BARTON A. WEITZ (1941-2018)
Bart Weitz was an exemplary scholar and mentor. He got his BS in Electrical Engineering (course VI) from MIT, and MBA and doctoral degree from Stanford University. Over the next four decades, Bart made UCLA, Wharton and University of Florida his home and he retired as the J.C. Penney Eminent Scholar Emeritus. Bart was the Inaugural founder of the Miller Retail Center at University of Florida and served as its Executive Director till his retirement in 2012.
Gary L. Lilien, ISMS Fellow, and Distinguished Research Professor of Management Science at Penn State and cofounder and Research Director of Penn State’s Institute for the Study of Business Markets (ISBM) summarizes Bart’s contributions thus, “The contributions he and his students made to the fields of channel and retailing management, sales management, interorganizational relationships and marketing strategy are significant and be long remembered.” Bart deepened our understanding “the role of inter-organizational relationships in Salesforce Management, Distribution Channels and Marketing Strategy,” as observed by Hubert Gatignon, The Claude Janssen Chaired Professor of Business Administration, Emeritus, INSEAD (France) and husband of Erin Anderson, the second doctoral student of Bart Weitz, and a celebrated scholar. Bart was eclectic and prolific and his contributions through over 80 journal articles and textbooks on retailing and personal selling have expanded our knowledge base in the areas of channel and retailing management, sales management, inter-organizational relationships, and marketing strategy.
Perhaps his most impactful contribution to the marketing discipline are his doctoral students -- over 20 of them – who have added such depth and scope to the field. Hubert Gatignon speaks to this, “In addition to his intellectual curiosity, his warm personality made him a delightful collaborator for his many colleagues and doctoral students.” Sandy Jap, Sarah Beth Brown Professor in Marketing at Emory University, echoes this, “He advised many doctoral students, all of whom were grateful to have trained with him.”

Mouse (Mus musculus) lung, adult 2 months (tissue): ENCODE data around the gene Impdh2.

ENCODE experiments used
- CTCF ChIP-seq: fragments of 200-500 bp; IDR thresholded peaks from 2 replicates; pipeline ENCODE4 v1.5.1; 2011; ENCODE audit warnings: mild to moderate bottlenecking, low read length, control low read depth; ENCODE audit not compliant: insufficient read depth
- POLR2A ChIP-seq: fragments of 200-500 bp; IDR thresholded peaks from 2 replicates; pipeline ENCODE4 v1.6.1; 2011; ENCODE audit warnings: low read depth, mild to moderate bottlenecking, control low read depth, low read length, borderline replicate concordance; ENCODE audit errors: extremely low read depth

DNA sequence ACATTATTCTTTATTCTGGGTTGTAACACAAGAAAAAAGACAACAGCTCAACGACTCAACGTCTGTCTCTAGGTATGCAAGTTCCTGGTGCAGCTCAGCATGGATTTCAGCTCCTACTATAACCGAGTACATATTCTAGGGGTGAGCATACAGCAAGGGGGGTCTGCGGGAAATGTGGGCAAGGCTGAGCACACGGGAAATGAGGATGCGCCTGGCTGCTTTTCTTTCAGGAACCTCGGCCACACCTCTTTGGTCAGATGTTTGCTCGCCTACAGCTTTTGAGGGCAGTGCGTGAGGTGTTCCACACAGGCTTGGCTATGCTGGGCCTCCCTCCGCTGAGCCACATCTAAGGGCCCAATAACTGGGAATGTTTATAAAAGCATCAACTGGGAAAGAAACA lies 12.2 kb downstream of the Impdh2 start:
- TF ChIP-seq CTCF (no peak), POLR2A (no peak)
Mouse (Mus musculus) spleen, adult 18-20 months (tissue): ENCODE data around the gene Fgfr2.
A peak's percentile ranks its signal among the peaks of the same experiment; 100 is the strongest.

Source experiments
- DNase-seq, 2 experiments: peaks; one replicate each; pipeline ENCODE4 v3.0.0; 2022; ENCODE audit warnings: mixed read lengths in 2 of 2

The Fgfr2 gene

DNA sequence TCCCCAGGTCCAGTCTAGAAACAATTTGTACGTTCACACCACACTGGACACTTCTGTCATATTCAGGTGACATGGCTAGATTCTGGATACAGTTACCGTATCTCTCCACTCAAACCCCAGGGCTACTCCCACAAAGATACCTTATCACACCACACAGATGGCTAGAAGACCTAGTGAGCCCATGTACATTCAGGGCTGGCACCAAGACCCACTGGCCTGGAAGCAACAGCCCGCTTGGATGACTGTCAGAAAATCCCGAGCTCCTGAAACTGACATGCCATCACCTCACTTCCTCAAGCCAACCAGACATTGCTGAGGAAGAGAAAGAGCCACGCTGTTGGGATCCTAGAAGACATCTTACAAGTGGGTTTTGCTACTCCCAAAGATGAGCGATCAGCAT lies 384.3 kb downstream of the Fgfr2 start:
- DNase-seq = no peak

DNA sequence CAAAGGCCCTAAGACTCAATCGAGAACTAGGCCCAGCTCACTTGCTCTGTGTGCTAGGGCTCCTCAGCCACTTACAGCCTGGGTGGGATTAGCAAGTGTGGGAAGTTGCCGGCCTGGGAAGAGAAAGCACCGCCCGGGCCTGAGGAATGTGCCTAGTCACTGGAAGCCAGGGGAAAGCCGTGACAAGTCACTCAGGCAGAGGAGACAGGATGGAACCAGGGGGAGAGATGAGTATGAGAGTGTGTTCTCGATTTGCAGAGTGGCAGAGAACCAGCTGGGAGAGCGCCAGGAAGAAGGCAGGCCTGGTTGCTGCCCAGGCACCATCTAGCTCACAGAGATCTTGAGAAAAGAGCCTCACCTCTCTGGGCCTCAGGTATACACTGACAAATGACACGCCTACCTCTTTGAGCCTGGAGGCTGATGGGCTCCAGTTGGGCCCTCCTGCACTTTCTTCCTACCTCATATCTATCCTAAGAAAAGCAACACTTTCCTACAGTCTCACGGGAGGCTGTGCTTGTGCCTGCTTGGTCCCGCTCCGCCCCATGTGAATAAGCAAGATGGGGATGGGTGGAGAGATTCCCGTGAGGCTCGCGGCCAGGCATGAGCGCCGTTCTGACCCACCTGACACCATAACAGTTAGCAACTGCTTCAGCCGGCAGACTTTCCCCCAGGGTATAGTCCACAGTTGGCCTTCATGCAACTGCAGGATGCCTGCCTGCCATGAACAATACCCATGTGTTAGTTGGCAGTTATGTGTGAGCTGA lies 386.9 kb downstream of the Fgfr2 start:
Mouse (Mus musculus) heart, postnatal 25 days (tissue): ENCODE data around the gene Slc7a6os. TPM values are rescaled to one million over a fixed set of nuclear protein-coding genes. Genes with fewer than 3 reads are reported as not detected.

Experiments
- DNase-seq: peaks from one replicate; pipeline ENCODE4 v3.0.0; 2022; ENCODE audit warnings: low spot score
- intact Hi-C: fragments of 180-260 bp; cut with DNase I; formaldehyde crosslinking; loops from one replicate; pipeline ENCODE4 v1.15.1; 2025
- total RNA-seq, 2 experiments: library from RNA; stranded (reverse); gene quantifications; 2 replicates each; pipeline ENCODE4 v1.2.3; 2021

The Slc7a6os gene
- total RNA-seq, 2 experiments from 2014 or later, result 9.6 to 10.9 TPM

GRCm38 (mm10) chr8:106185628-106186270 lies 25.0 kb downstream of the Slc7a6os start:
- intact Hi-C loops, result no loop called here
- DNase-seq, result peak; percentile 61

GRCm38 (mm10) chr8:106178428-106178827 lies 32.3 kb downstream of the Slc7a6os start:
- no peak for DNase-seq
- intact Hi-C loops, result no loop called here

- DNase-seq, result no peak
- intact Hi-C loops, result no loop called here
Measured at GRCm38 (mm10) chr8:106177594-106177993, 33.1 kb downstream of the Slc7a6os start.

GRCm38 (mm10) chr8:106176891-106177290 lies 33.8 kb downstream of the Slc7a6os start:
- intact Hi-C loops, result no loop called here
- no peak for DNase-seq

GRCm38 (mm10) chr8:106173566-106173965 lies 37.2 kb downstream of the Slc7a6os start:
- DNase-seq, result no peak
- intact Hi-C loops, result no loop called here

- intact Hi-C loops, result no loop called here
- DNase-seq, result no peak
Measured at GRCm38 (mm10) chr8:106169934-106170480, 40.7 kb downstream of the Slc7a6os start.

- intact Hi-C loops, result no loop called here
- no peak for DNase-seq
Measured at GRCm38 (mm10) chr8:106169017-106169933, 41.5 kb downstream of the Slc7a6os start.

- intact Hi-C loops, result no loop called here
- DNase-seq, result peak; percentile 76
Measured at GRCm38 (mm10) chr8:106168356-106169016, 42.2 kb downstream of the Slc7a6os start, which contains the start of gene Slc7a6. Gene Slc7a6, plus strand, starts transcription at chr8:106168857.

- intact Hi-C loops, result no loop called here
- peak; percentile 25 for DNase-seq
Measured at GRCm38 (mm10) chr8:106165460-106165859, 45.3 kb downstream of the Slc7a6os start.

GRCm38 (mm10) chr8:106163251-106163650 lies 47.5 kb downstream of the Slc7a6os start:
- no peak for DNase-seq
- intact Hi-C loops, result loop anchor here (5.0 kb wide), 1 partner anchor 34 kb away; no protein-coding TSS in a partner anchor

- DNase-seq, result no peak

What makes Bart’s contributions an inspiration for ages is this: Bart’s personal attribute of fortitude, grace, grit and sunny disposition which enabled him to lead such a productive and engaged life in spite of the fact that he was seriously injured in a car accident at the age of 30 – an accident that left him paraplegic. Sandy Jap’s eloquent testimony is testament to the fact Bart’s life was such an inspiration, “Bart Weitz was first and foremost, an overcomer; tenacity and perseverance were his hallmark traits.”
Chronicling Bart’s remarkable mentorship of his own research scholars and others who sought his counsel, and Bart’s support for new ideas and approaches, Harish Sujan, Freeman Chair for Doctoral Studies and Research in Business at Tulane University, has this to say, “One of the doctoral students from the community (not Weitz’s student), Bart Devos, had shown that using Kurlian photography he was able to identify traits and typical emotional responses of salespeople. Bart Weitz asked me to help Devos with independent coding. Without Bart Weitz's support and standing up for out of the ordinary, Devos would not been able complete his doctoral degree." Bart’s doctoral students reflect upon his mentorship with gratitude.